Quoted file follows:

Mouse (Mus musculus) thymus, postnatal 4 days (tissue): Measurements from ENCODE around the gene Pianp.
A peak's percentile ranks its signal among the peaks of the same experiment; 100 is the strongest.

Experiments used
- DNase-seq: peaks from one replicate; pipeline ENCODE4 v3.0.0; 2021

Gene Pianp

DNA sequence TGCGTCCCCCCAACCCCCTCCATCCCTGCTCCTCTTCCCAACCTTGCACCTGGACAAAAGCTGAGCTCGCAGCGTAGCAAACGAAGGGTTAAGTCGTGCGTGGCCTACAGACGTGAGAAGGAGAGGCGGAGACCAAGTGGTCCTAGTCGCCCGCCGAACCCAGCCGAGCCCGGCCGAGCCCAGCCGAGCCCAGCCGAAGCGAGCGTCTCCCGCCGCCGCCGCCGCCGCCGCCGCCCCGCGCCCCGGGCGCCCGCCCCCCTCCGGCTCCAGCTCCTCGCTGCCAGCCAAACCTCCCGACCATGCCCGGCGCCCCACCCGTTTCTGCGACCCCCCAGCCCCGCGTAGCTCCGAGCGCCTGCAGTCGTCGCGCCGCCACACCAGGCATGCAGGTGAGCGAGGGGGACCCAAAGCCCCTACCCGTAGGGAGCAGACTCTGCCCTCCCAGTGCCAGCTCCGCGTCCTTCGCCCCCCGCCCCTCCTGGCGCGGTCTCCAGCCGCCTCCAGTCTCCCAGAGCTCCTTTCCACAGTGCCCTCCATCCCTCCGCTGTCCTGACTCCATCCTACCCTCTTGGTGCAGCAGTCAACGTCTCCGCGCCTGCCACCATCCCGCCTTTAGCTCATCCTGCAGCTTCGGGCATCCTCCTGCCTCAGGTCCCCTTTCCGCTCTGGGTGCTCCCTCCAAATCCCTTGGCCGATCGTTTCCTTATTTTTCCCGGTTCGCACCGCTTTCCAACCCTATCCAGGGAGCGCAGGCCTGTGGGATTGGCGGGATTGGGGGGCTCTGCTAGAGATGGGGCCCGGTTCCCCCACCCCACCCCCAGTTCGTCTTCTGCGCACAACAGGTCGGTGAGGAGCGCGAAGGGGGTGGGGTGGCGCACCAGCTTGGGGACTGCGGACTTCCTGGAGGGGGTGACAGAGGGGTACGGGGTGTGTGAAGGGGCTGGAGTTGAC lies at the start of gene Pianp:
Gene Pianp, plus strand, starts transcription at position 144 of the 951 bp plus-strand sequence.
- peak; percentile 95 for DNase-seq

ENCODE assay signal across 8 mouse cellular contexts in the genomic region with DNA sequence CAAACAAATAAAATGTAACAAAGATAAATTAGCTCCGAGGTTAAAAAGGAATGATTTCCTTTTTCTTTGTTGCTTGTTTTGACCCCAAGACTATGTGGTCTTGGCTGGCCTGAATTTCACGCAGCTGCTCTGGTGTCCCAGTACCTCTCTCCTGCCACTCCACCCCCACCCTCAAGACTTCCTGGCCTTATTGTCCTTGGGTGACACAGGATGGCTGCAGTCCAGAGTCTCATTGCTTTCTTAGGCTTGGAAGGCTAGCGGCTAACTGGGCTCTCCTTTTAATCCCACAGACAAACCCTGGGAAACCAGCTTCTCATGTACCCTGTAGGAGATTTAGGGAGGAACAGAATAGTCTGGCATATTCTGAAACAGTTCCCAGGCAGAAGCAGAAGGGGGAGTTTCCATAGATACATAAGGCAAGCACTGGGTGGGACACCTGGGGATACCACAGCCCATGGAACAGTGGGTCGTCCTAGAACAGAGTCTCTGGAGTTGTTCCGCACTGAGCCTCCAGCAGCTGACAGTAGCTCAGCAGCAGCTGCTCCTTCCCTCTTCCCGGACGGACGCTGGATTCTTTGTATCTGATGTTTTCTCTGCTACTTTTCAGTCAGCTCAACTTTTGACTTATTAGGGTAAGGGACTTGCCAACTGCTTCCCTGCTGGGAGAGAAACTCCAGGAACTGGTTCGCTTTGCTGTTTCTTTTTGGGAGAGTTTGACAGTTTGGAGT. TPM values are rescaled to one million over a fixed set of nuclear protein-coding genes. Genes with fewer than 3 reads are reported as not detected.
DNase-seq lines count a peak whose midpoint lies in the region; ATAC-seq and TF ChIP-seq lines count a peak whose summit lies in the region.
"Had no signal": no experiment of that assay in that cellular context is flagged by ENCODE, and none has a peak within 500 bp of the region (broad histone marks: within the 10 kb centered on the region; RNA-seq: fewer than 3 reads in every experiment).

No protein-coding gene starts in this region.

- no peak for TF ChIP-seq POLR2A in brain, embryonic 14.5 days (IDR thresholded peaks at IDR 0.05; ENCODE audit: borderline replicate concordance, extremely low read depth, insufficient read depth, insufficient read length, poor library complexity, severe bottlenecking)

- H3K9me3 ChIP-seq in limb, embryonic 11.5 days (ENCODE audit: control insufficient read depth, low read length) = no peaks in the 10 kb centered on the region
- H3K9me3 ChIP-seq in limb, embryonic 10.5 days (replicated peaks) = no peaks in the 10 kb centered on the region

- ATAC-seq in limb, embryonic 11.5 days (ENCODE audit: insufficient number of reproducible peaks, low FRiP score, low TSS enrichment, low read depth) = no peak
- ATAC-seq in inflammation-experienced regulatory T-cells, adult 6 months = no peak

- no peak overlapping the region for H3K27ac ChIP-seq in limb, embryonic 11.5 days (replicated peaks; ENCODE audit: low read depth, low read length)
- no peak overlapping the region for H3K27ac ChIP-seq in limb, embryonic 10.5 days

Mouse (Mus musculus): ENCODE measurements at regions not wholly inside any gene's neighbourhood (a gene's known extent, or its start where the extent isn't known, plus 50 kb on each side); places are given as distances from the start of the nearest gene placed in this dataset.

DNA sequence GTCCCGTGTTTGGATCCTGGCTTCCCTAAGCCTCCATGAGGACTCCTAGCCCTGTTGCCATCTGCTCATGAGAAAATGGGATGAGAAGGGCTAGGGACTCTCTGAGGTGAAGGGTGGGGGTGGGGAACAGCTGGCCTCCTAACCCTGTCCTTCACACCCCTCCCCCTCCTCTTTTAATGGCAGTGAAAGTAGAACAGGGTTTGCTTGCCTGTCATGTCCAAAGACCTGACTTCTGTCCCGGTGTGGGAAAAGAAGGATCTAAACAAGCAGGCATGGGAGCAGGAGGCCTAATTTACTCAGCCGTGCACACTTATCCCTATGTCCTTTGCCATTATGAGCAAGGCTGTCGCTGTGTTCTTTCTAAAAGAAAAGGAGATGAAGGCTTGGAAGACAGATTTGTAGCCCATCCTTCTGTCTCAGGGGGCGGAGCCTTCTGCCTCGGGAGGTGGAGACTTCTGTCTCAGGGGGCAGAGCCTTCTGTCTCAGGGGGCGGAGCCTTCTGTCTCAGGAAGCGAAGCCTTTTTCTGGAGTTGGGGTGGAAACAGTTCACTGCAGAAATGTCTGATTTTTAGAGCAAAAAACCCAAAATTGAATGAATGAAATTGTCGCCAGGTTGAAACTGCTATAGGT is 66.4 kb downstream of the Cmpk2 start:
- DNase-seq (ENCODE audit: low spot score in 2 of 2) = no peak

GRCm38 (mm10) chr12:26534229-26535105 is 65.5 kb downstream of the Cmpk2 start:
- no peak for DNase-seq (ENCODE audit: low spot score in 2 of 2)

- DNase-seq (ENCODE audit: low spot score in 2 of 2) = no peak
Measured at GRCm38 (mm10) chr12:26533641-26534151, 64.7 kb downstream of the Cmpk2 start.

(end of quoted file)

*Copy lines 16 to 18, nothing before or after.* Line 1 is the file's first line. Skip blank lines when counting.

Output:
- ATAC-seq in limb, embryonic 11.5 days (ENCODE audit: insufficient number of reproducible peaks, low FRiP score, low TSS enrichment, low read depth) = no peak
- ATAC-seq in inflammation-experienced regulatory T-cells, adult 6 months = no peak

- no peak overlapping the region for H3K27ac ChIP-seq in limb, embryonic 11.5 days (replicated peaks; ENCODE audit: low read depth, low read length)